Stones Complete Album

New work, tentatively titled 'Steel Wheels,' is slated for August

Rolling Stones Charlie Watts Mick Jagger Keith Richards Ron Wood Bill Wyman Steel Wheels
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The Rolling Stones during their 'Steel Wheels' tour circa 1989.
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The Rolling Stones have made one of their best albums in over a decade, and they've done it in record time. "We'd never made an album in less than a year, from start to finish," said Mick Jagger recently during a break at Olympic Studios, in London.

But work on the Stones' new album — tentatively titled Steel Wheels — only started last January, when Jagger and Keith Richards met in Barbados to start writing songs. The band then recorded fourteen new Jagger-Richards songs, plus a cover of Jerry Butler's "For Your Precious Love," at Air Studio, on the Caribbean island of Montserrat, during the spring. Mixing and track selection (to be narrowed down to ten or eleven songs) are expected to be completed in time for the record's scheduled late-August release and the start of the Stones' fall North American tour. Total time: six months.

"For the Rolling Stones to cut fifteen tracks in five weeks is fairly phenomenal, at least since the Sixties," said Richards. "Given the deadline, there's no time to get into any peripheral bits," he added, alluding to the past — and highly publicized — feud with Jagger that erupted during their respective solo ventures. "All the energy has gone into the work."

And it shows. Rolling Stone got a sneak preview of several songs recorded for the album, some still with provisional titles. "Rock in a Hard Place" and "Mixed Emotions," both prime contenders for release as singles, pack the knockout early-Seventies punch of Sticky Fingers and Exile on Main Street. "This is one of those songs like 'Start Me Up', where the minute you hear the opening notes, you head for the dance floor," Jagger said of "Rock in a Hard Place." "It's real Seventies, in the best possible way."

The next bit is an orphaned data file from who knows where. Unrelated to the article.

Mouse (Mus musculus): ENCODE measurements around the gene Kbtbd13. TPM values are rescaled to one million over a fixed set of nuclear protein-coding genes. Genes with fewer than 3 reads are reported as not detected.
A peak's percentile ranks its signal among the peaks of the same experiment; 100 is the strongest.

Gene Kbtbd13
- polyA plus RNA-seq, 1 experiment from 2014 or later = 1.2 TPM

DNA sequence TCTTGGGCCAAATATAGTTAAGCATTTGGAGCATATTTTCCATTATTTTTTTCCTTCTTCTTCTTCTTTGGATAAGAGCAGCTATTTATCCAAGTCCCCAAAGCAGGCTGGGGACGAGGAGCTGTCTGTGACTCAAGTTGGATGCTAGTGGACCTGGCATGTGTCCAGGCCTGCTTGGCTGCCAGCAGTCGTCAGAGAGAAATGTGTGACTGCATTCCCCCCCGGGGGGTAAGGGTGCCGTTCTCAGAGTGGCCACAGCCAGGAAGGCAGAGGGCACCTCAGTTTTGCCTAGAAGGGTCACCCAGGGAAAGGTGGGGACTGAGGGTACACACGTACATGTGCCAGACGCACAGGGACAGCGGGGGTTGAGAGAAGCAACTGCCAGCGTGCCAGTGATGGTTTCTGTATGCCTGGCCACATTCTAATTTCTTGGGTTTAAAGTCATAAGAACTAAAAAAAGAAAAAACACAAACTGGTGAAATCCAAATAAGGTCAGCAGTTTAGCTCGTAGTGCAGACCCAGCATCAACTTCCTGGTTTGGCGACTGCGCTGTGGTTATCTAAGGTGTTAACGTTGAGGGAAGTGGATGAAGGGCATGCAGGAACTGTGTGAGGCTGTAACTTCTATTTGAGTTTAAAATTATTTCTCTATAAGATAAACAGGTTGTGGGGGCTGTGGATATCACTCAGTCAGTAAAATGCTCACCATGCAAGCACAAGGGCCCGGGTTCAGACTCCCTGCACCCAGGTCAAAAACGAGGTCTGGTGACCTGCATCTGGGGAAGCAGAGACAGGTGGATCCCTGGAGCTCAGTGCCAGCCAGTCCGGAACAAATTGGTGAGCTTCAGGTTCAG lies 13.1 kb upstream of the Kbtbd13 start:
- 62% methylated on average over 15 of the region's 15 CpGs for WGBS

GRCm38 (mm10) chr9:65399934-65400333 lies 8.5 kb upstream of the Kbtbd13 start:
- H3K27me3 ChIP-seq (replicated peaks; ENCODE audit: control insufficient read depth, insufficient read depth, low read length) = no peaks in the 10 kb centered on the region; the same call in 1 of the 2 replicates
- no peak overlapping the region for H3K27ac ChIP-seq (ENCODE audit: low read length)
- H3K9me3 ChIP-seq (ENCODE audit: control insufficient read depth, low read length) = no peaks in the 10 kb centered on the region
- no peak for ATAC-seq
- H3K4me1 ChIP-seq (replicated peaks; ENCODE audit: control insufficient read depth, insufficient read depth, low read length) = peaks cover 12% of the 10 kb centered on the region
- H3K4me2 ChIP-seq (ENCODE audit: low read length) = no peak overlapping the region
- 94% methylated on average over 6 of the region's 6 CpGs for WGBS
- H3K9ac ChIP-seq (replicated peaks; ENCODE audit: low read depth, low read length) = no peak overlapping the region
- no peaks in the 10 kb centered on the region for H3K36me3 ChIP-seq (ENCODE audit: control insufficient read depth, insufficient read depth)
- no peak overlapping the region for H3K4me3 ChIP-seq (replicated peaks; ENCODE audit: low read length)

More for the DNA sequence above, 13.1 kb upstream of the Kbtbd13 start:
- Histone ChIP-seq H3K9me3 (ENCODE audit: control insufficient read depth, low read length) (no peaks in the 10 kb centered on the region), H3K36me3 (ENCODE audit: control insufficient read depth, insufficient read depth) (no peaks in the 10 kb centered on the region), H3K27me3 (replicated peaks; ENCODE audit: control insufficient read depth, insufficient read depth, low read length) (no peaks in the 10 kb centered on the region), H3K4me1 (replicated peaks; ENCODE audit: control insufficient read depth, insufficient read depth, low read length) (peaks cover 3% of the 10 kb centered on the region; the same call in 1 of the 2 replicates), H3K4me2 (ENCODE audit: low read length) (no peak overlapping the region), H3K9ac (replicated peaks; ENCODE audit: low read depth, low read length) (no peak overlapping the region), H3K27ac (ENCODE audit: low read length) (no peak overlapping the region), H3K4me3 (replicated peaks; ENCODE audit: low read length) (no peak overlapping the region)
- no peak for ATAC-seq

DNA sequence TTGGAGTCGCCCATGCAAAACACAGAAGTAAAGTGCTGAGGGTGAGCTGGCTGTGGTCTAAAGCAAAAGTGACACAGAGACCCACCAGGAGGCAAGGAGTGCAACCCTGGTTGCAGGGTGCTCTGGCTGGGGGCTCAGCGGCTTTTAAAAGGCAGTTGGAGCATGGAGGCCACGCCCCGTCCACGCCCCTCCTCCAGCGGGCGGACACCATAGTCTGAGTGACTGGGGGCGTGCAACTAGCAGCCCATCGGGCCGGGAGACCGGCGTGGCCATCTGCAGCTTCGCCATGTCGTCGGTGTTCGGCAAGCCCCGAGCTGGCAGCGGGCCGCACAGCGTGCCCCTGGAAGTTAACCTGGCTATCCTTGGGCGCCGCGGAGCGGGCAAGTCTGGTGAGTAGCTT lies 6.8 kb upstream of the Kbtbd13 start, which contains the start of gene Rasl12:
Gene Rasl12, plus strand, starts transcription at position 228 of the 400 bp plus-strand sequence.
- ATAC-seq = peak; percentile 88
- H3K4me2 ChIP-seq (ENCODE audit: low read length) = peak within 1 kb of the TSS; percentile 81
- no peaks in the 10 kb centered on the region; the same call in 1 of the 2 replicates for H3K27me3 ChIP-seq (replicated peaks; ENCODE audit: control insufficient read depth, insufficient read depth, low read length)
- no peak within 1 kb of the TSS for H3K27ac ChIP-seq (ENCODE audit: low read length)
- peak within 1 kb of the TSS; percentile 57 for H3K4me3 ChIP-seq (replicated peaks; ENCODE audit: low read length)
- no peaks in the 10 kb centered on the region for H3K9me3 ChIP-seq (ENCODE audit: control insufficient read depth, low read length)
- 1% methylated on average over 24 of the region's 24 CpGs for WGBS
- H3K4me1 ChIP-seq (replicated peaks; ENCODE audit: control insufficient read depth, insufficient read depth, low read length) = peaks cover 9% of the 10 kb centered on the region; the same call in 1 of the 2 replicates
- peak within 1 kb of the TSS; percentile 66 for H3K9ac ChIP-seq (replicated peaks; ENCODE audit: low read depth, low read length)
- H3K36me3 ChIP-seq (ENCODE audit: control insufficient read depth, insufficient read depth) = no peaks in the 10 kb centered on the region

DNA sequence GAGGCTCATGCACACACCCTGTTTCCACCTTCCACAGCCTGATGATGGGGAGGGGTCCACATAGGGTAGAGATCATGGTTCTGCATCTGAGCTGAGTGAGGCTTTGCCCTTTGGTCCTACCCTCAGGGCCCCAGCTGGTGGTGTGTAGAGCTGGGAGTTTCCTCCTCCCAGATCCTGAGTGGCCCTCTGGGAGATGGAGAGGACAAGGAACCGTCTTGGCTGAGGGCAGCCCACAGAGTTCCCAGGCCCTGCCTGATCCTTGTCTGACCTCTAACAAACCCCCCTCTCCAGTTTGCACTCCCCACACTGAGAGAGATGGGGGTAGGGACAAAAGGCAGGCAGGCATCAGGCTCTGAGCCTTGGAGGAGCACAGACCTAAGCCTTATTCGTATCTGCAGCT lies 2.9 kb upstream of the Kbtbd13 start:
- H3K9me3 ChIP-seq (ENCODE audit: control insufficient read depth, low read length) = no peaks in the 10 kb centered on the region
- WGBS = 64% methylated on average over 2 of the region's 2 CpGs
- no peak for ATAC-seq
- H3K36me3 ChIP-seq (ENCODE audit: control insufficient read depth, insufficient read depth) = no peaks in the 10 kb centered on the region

"Mixed Emotions" is a rattling rocker with crash-and-burn guitars and rippling organ, while "Sad Sad Sad" and "Hold On to Your Hats" are flat-out rockers in the classic lean, mean manner of "Bitch" and "All Down the Line." One number that's likely to prick up ears is "Speed of Light," a spooky Eastern-flavored gem that Jagger described as "a bit like 'Paint It Black'" The track features the Master Musicians of Joujouka, the legendary Moroccan tribesmen whose extraordinary pipe and drum music was first introduced to Western pop fans by the late Brian Jones. The Master Musicians' contribution was recorded during an all-day session in mid-June in Tangier.

Jagger is in fine vocal form on each number, while the instrumental emphasis is on the Stones' classic strengths — the metallic whiplash of Richards's and Ron Wood's guitars, the elementary bass-and-drums thunder of Bill Wyman and Charlie Watts — with strategic but unobtrusive flourishes of brass, keyboards and background singers.

Richards said the band came to the studio ready to work, adding that the recent solo tours by both him and Jagger helped get the ball rolling quickly. "I don't think the Stones have made a record in that condition — hot off the road — for maybe twenty years," Richards says. "Probably Between the Buttons was the last one made with everyone well oiled and ready to go."

The Stones have also been making a television documentary to be aired in conjunction with the record's release. According to Jagger, the documentary will be light on interview material and will mix archival performance clips with footage shot during the recent recording sessions in Montserrat.

This is a story from the August 10, 1989 issue of Rolling Stone.

From The Archives Issue 558: August 10, 1989